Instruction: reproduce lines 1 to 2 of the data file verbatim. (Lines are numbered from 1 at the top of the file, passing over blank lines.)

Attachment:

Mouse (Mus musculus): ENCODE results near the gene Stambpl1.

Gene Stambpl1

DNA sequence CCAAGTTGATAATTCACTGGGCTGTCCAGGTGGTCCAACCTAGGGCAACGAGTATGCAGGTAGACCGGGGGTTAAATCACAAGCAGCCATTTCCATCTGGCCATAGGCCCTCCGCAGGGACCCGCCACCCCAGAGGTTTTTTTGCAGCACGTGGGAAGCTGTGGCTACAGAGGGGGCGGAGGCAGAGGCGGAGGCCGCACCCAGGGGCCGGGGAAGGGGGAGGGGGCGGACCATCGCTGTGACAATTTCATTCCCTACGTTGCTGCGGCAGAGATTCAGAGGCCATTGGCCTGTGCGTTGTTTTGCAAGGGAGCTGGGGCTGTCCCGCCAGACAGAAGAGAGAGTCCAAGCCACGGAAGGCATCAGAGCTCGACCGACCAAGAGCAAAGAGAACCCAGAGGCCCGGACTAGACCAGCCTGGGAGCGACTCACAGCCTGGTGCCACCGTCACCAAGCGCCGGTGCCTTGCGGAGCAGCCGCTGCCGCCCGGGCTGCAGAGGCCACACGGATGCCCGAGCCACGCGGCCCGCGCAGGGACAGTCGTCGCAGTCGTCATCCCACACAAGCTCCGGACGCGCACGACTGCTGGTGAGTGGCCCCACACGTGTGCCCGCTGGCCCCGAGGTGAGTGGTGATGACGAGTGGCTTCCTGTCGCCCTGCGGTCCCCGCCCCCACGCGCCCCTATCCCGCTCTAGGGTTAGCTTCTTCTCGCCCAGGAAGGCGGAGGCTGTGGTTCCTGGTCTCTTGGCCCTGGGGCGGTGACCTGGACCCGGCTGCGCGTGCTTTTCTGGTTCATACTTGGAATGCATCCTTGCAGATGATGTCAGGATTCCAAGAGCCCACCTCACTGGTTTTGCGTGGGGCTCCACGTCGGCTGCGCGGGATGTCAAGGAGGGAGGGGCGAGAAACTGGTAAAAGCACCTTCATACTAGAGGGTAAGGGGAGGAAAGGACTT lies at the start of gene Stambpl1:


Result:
Mouse (Mus musculus): ENCODE results near the gene Stambpl1.

Gene Stambpl1